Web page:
It's a strange thing, being treated like an actual film critic. About a year and a half ago, someone told me that I'd been quoted in an ad for Wristcutters: A Love Story that ran in the New York Times, which just seems ridiculous - indie as it was, there were also plenty of reviews from people you might have heard of. I've even been quoted on DVD covers a few times - though the one time it had my name rather than "eFilmCritic", it was attached to words I hadn't written (I believe ADV has allowed the rights to Synesthesia to lapse since, so that'll disappear off the market soon enough). Still, it's basically a studio saying "see this - a computer programmer in Massachusetts who has a blog thinks it's good!" Crazy, right?
And yet, apparently the stuff that gets reprinted on eFilmCritic and Hollywood Bitch-slap gets enough eyeballs that it's worth giving me the occasional festival pass or, in this case, envelope full of screeners, even though I honestly have no idea whether or not any review of mine has ever made a studio more than the money I would otherwise pay to see a movie. It's impossible to track, but I guess it's possible. Maybe even probable, in the cases of movies where few reviews exist.
Reviewing from screeners is weird, though. They tend to be no-frills DVDs, which means with the widescreen ones not even anamorphic (oddly, I had a VHS screener once that was - that was a curiosity!) and a straight stereo mix, so I can't really comment that much about the look and sound of the movie. The one for Dead Snow tended to pop the "for review use only" message (which occupies half the screen) in when it was most distracting, right on top of the picture, rather than in the blank space. I suspect that they're meant for the busy, on-the-go film critic, who watches them on his or her laptop between other work. My watching them on my living room HDTV is probably unusual - heck, I wound up not reviewing a bunch of screeners from Fantastic Fest because neither my HD DVD nor Blu-Ray player would get them to do anything, and I hate watching movies on my laptop (though I haven't tried it with the SlingCatcher, which seems glitchy but that might just be the computer choking on trying to stream in and out at once).
I mention this because IFC Films has sent me eight recent/upcoming movies from their "IFC Midnight" series, which I'll try to get through around baseball games, the NYAFF, etc. Dead Snow is the first; I think I may be able to get a couple more in this week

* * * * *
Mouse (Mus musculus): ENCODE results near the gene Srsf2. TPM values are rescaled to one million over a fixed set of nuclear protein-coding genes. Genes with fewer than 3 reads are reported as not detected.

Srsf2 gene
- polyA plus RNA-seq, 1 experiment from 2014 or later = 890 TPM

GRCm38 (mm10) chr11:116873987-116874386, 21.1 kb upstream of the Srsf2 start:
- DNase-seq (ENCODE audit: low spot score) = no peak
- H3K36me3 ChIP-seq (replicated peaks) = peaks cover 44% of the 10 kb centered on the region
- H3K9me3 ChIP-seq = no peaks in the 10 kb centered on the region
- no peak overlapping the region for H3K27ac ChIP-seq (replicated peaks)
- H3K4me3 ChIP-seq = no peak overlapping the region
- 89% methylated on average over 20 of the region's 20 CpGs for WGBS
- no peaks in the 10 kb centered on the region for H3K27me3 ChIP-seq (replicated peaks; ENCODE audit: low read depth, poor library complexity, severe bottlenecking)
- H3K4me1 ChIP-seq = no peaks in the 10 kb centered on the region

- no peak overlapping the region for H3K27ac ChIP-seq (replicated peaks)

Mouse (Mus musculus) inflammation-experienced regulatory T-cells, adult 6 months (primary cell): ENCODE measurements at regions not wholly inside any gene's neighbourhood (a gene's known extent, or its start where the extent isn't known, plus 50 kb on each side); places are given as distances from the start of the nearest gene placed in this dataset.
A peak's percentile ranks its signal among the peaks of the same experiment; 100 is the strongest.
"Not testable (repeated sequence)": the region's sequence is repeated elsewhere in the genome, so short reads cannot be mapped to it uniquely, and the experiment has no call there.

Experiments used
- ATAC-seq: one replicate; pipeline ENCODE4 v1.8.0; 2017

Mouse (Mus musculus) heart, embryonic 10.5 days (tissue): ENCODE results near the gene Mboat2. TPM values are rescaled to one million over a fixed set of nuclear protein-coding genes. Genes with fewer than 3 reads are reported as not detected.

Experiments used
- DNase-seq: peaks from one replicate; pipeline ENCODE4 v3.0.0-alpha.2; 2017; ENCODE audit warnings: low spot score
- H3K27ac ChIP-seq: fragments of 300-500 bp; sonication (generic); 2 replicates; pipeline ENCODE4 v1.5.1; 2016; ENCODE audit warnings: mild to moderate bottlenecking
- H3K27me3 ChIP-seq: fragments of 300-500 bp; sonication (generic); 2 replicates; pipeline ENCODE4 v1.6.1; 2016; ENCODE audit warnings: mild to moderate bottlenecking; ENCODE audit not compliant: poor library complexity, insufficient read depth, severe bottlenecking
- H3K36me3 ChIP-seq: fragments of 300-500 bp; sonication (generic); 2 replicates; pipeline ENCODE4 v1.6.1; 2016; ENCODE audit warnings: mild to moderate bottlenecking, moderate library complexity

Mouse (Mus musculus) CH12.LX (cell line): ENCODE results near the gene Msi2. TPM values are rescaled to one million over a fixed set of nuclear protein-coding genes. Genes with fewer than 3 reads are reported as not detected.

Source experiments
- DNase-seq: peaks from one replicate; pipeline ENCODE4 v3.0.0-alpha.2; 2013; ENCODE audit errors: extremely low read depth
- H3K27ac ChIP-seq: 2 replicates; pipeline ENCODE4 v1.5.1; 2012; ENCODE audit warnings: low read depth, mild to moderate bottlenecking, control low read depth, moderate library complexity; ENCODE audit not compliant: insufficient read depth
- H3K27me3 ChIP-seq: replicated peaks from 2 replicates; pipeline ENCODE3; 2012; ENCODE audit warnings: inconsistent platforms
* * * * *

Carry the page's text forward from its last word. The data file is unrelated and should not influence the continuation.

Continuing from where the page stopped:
(Note: IFC is doing a simultaneous release in NY/LA theaters and On Demand; according to the publicity materials, the theatrical release will be in Norwegian with English subtitles, while the pay-per-view release is dubbed into English. Both options will be present on the forthcoming DVD, but until then, make sure the one you see matches your preferences. This review is of the subtitled version.)
Død Snø (Dead Snow
* * ½ (out of four)
Seen 14 June 2009 in Jay's Living Room (screener DVD - letterboxed w/ notices)
Dead Snow doesn't need a whole lot of reviewing. It's the movie with the zombie Nazis, and if the mention of the phrase "zombie Nazis" makes a person say "tell me more", what he really means is "tell me if they screwed it up". Short answer: No, they don't. This isn't a horror classic, but it's also no disaster.
It's a Norwegian twist on the familiar horror template: Eight friends driving out to the middle of nowhere to a cabin with no cell phone reception; it being Norway, they're looking forward to some skiing, sledding, and snowmobiling on their Easter vacation. They are college students in their senior year, about to start med school, though Martin (Vegar Hoel) gets squeamish at the sight of blood - obviously this will be an issue, just like girlfriend Hanna (Charlotte Frogner) suffering from claustrophobia. The single guys are Roy (Stig Frode Henriksen), the horndog, and Erlend (Jeppe Laursen), the movie nerd. The single girls are Chris (Jenny Skavlan), also into the movies, and Liv (Evy Kasseth Røsten). Vegard (Lasse Valdal) is the handsome, rugged type, though maybe not quite so sporty as his girlfriend Sara (Ane Dahl Torp), who has opted to hike to the cabin. Alas, it doesn't look as if she will make it, if the opening scene with a young female hiker getting thrown around by unseen assailants is any indication.
Fortunately, someone drops in to give them a little exposition about how, during WWII, the area was occupied by an especially nasty group of Germans who looted the town before being driven into the snow. The film's first act is filled with that sort of inelegant information dump: When the characters have a long conversation about how to tell whether you're facing up or down after being caught in an earthquake, you may want to start taking bets with your friends on who gets caught upside down in an earthquake and when. I imagine that the inevitable is more fun when you've got money riding on the details.
Full review at EFC (I see a movie because of them, they get the click-through).